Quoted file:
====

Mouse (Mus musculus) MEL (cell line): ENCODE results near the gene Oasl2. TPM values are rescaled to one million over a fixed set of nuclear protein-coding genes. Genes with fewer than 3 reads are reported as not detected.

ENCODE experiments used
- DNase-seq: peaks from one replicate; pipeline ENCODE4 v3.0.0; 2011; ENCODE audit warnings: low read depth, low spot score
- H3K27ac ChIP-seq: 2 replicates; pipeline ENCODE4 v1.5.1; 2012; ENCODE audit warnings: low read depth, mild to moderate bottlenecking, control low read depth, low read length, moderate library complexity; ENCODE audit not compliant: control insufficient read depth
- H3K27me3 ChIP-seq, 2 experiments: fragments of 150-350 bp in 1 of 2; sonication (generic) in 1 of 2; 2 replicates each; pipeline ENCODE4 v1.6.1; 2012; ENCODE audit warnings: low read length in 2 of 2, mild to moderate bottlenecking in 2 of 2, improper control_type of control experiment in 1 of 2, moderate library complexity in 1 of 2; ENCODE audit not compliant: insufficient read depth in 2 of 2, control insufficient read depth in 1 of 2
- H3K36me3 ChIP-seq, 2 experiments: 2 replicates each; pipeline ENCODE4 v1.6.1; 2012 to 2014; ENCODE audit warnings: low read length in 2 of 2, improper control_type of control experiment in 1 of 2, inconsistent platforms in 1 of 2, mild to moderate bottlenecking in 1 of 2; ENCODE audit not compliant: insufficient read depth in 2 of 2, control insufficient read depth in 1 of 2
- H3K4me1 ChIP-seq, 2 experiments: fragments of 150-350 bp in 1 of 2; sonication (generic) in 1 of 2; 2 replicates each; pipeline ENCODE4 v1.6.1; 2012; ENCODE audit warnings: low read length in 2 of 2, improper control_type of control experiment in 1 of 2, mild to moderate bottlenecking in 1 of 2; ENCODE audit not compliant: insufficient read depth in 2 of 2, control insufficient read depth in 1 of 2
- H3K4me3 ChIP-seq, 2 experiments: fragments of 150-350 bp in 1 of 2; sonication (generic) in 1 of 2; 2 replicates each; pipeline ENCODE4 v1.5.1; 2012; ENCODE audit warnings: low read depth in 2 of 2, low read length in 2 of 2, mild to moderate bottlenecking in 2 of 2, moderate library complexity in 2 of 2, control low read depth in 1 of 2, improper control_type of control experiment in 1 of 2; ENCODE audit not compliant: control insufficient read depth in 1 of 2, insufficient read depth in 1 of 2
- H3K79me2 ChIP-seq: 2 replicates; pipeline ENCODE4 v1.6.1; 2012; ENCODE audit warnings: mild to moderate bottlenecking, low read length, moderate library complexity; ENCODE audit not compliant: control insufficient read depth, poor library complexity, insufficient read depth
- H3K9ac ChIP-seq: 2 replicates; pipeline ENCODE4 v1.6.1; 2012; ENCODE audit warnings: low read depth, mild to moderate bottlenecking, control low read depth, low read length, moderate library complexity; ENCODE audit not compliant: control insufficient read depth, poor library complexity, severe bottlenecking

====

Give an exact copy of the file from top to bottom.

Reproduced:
Mouse (Mus musculus) MEL (cell line): ENCODE results near the gene Oasl2. TPM values are rescaled to one million over a fixed set of nuclear protein-coding genes. Genes with fewer than 3 reads are reported as not detected.

ENCODE experiments used
- DNase-seq: peaks from one replicate; pipeline ENCODE4 v3.0.0; 2011; ENCODE audit warnings: low read depth, low spot score
- H3K27ac ChIP-seq: 2 replicates; pipeline ENCODE4 v1.5.1; 2012; ENCODE audit warnings: low read depth, mild to moderate bottlenecking, control low read depth, low read length, moderate library complexity; ENCODE audit not compliant: control insufficient read depth
- H3K27me3 ChIP-seq, 2 experiments: fragments of 150-350 bp in 1 of 2; sonication (generic) in 1 of 2; 2 replicates each; pipeline ENCODE4 v1.6.1; 2012; ENCODE audit warnings: low read length in 2 of 2, mild to moderate bottlenecking in 2 of 2, improper control_type of control experiment in 1 of 2, moderate library complexity in 1 of 2; ENCODE audit not compliant: insufficient read depth in 2 of 2, control insufficient read depth in 1 of 2
- H3K36me3 ChIP-seq, 2 experiments: 2 replicates each; pipeline ENCODE4 v1.6.1; 2012 to 2014; ENCODE audit warnings: low read length in 2 of 2, improper control_type of control experiment in 1 of 2, inconsistent platforms in 1 of 2, mild to moderate bottlenecking in 1 of 2; ENCODE audit not compliant: insufficient read depth in 2 of 2, control insufficient read depth in 1 of 2
- H3K4me1 ChIP-seq, 2 experiments: fragments of 150-350 bp in 1 of 2; sonication (generic) in 1 of 2; 2 replicates each; pipeline ENCODE4 v1.6.1; 2012; ENCODE audit warnings: low read length in 2 of 2, improper control_type of control experiment in 1 of 2, mild to moderate bottlenecking in 1 of 2; ENCODE audit not compliant: insufficient read depth in 2 of 2, control insufficient read depth in 1 of 2
- H3K4me3 ChIP-seq, 2 experiments: fragments of 150-350 bp in 1 of 2; sonication (generic) in 1 of 2; 2 replicates each; pipeline ENCODE4 v1.5.1; 2012; ENCODE audit warnings: low read depth in 2 of 2, low read length in 2 of 2, mild to moderate bottlenecking in 2 of 2, moderate library complexity in 2 of 2, control low read depth in 1 of 2, improper control_type of control experiment in 1 of 2; ENCODE audit not compliant: control insufficient read depth in 1 of 2, insufficient read depth in 1 of 2
- H3K79me2 ChIP-seq: 2 replicates; pipeline ENCODE4 v1.6.1; 2012; ENCODE audit warnings: mild to moderate bottlenecking, low read length, moderate library complexity; ENCODE audit not compliant: control insufficient read depth, poor library complexity, insufficient read depth
- H3K9ac ChIP-seq: 2 replicates; pipeline ENCODE4 v1.6.1; 2012; ENCODE audit warnings: low read depth, mild to moderate bottlenecking, control low read depth, low read length, moderate library complexity; ENCODE audit not compliant: control insufficient read depth, poor library complexity, severe bottlenecking